The term “Attention Deficit-Hyperactivity Disorder” is one that is broad. Similar to many other disorders, ADHD has more than one type. The three different subtypes of ADHD include ADHD Hyperactive-Impulsive type, ADHD Inattentive type and then ADHD with the two types combined [6]. The hyperactive- impulsive type is seen in children who participate in inappropriate amounts of activity and act without thinking of the consequences to their actions. Children, or adults, with ADHD hyperactive-impulsive type will often have trouble waiting their turn, interrupting others during conversation or during class, talk a lot, play loudly and aggressively, and will stand or run around at inappropriate times. ADHD Inattentive type can be seen in children who have trouble focusing or paying attention. They may not listen when being spoken to,  they can be forgetful and easily distracted, and have trouble keeping their tasks organized. And finally, there is the type of ADHD with the two combined. The individual can have the disorder and be both hyperactive-impulsive and inattentive. While I find it helpful to be able differentiate between the various types of ADHD, I also believe that further mental evaluations should be done.

Having knowledge of the different types of ADHD and being able to identify them might be helpful when it comes to making more of an accurate diagnosis. Making an accurate diagnosis, should the disorder be present, will also be helpful when it’s time to prescribe the appropriate medication.

Boys and men are far more likely to be diagnosed with Attention Deficit-Hyperactivity disorder more frequently than females. However, gender differences have a great impact on the diagnosis of the disorder because each of the genders express symptoms differently [4]. Males with ADHD usually have the hyperactive-impulsive type. Boys are naturally more aggressive than girls and with that type of ADHD, boys will exert more behavioral problems than girls with the same disorder. Due to the apparent abnormal behavior boys show, they are more likely to be seen by a doctor and receive a clinical diagnosis. As for females, their symptoms are usually overlooked or mistaken for other disorders. Girls with the disorder usually have the inattentive type and show symptoms similar to depression or anxiety. Because girls don’t have behavioral problems, they tend to go undiagnosed for the disorder and will seek treatment for depression, or another comorbid disorder. I believe that before administering treatment, other options should looked in to. For example, a 6-year-old boy who seems to be active and aggressive with his classmates in school should maybe be put into an organized sport, like football. Possibly keeping the child active in a setting that is more appropriate is a lot better, and safer, than trying to oppress the child in a situation he or she might not be comfortable in. If those other options don’t work, then a trip to the child’s physiatrist might be a good idea.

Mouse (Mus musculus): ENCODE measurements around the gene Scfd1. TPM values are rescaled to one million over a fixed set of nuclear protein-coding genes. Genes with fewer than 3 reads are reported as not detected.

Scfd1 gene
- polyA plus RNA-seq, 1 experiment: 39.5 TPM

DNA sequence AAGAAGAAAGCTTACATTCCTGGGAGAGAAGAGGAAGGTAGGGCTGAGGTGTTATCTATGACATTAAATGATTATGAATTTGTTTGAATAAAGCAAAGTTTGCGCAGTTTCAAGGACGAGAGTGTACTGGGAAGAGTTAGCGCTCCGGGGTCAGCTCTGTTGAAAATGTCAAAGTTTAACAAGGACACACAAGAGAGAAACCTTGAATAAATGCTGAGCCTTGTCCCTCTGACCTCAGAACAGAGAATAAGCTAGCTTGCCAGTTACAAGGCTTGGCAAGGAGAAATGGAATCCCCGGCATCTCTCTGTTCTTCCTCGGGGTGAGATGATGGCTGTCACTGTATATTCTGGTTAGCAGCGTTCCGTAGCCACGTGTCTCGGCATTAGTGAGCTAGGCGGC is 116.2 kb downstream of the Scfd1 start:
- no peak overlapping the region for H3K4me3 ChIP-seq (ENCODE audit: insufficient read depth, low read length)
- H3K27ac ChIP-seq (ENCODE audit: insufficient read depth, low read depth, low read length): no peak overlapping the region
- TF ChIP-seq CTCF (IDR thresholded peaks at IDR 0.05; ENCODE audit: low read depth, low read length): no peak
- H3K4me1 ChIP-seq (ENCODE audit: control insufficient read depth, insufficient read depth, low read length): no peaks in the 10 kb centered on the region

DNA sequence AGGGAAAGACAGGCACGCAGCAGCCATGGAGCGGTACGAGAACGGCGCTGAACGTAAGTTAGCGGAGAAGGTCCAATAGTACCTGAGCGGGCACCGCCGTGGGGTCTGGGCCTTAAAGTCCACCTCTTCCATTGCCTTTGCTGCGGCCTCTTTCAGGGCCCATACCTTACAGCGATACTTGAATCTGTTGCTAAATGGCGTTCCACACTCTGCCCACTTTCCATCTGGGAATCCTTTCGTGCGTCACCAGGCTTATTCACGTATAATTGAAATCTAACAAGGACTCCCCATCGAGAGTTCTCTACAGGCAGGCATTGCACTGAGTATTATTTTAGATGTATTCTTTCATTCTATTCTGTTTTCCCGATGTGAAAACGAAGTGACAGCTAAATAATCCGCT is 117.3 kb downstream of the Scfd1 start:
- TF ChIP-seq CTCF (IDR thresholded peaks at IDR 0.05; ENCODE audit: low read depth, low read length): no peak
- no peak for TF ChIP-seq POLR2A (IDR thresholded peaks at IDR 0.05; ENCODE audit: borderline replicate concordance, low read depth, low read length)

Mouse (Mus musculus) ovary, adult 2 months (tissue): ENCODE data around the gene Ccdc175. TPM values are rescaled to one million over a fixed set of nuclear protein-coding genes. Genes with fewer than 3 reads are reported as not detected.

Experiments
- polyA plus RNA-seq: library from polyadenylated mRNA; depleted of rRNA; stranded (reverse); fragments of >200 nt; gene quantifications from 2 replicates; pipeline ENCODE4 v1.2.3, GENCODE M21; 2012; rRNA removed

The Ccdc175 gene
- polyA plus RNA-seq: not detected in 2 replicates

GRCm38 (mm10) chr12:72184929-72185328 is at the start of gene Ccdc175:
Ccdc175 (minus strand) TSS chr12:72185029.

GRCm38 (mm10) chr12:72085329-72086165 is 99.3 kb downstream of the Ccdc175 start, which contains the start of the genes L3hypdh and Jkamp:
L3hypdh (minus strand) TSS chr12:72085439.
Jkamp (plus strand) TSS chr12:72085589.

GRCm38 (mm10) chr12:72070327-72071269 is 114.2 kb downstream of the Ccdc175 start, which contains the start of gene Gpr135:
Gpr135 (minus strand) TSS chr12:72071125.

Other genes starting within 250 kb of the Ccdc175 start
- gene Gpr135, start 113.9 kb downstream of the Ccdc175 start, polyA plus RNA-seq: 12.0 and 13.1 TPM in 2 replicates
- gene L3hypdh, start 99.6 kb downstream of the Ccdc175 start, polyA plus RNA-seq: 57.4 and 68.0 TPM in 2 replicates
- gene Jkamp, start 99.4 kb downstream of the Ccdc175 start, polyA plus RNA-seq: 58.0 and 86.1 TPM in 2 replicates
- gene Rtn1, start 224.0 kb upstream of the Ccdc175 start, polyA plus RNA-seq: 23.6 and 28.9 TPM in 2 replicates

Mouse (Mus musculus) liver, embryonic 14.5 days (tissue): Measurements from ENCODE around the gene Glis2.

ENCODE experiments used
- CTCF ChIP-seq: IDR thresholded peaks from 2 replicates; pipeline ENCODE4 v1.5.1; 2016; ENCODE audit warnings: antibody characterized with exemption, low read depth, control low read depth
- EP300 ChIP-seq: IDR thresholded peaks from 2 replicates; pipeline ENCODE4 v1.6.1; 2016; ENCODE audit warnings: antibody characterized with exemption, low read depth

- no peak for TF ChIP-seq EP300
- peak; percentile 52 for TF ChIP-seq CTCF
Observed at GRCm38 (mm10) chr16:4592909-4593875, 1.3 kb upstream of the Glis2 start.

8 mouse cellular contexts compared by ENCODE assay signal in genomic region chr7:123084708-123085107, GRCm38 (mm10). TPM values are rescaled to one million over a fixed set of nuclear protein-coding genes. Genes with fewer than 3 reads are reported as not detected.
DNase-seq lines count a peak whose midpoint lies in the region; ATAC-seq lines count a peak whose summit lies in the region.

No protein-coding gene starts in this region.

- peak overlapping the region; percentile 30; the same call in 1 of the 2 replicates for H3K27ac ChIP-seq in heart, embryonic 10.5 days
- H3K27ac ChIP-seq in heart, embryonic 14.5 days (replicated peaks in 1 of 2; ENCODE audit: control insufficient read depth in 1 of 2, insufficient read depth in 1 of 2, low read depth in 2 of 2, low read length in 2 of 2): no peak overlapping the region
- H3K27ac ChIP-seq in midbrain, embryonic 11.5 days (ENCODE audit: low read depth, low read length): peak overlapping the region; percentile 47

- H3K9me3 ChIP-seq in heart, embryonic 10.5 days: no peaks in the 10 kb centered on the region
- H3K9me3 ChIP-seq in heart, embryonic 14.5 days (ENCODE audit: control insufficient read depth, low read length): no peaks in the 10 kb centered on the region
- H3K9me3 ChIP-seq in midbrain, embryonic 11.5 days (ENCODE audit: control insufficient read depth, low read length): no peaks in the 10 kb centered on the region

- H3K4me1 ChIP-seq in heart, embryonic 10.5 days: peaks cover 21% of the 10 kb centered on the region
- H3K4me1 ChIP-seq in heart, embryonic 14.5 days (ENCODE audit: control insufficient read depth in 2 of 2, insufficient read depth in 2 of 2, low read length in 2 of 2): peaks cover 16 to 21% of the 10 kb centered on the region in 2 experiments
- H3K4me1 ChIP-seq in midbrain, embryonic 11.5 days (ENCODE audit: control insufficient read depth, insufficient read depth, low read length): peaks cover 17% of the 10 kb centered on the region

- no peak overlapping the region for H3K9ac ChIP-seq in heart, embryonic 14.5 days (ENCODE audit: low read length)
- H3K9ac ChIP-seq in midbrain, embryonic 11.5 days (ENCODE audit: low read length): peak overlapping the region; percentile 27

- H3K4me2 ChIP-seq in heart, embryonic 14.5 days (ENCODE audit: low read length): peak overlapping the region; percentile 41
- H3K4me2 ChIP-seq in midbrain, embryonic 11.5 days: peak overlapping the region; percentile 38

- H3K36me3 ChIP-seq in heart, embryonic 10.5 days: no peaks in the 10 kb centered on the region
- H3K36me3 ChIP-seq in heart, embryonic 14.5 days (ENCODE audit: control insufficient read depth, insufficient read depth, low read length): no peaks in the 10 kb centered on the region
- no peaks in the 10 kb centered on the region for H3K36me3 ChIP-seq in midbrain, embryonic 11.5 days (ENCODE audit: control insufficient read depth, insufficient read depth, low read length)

While studies have shown a significant increase in the diagnosis of ADHD, there are still some who believe that the disorder is underdiagnosed, and undertreated. In the article, Underdiagnosis of Attention-Deficit/Hyperactivity Disorder in Adult Patients, it states that adults with ADHD tend to show more symptoms of comorbid disorders, such as alcoholism or anxiety, rather than the symptoms of their ADHD. When adults go to a physiatrist for a clinical evaluation, they usually go for their comorbid symptoms and the ADHD goes undiagnosed.this can result in poor outcomes, whether or not the comorbid disorders are the ones being treated [8].  

Prior to the extensive research of Attention Deficit-Hyperactivity Disorder, it was believed that the disorder was only present in young children and they often grew out of it as they got older and began to mature. However, that belief was incorrect and ADHD is a disorder that is carried into adulthood. Adults who have ADHD will seek help for disorders other than that of ADHD because they are unaware.